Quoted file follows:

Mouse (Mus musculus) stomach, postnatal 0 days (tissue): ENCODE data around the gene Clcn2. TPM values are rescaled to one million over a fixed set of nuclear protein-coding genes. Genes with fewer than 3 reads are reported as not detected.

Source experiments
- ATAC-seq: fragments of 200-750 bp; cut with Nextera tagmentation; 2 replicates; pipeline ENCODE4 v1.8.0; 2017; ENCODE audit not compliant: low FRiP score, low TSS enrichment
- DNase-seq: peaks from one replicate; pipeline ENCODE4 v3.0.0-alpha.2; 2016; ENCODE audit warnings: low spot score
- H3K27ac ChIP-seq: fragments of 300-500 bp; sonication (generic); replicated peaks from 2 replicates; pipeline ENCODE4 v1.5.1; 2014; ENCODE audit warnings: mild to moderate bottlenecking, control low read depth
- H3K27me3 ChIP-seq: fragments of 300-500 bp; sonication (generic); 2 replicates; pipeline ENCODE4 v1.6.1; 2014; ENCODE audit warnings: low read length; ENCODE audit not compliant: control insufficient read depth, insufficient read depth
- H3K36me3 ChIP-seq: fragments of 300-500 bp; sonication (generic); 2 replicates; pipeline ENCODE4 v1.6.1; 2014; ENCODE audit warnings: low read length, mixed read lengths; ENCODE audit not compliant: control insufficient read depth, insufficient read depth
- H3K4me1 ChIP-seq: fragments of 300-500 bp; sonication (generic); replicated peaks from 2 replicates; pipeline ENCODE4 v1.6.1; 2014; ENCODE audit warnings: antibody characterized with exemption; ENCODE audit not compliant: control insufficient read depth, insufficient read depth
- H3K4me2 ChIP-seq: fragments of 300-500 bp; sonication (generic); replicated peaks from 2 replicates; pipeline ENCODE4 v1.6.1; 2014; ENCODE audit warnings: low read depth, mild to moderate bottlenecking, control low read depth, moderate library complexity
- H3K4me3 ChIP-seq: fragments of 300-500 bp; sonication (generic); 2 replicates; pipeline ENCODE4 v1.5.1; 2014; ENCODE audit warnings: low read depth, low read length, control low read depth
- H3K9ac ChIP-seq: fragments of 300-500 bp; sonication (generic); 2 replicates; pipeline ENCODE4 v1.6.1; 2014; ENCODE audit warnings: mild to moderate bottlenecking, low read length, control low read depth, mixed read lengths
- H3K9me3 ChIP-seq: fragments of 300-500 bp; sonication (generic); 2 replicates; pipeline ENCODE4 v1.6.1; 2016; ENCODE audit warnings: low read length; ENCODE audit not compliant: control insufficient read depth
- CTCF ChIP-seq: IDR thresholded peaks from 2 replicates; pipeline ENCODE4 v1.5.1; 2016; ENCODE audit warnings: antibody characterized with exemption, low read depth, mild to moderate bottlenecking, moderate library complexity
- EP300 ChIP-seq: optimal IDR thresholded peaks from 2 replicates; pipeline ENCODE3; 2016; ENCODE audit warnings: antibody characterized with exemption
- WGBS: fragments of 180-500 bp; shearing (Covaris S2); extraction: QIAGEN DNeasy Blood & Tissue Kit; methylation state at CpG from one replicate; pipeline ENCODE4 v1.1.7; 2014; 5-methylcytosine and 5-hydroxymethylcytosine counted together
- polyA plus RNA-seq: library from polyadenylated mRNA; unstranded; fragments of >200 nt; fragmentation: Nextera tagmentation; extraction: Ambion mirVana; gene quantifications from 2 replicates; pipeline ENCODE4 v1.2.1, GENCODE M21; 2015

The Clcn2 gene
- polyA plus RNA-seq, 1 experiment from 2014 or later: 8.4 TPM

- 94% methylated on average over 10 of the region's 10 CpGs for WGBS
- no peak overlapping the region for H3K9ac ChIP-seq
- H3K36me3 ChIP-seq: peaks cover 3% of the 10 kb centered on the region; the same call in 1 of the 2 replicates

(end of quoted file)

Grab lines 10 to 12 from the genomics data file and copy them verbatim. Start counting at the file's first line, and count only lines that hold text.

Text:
- H3K4me3 ChIP-seq: fragments of 300-500 bp; sonication (generic); 2 replicates; pipeline ENCODE4 v1.5.1; 2014; ENCODE audit warnings: low read depth, low read length, control low read depth
- H3K9ac ChIP-seq: fragments of 300-500 bp; sonication (generic); 2 replicates; pipeline ENCODE4 v1.6.1; 2014; ENCODE audit warnings: mild to moderate bottlenecking, low read length, control low read depth, mixed read lengths
- H3K9me3 ChIP-seq: fragments of 300-500 bp; sonication (generic); 2 replicates; pipeline ENCODE4 v1.6.1; 2016; ENCODE audit warnings: low read length; ENCODE audit not compliant: control insufficient read depth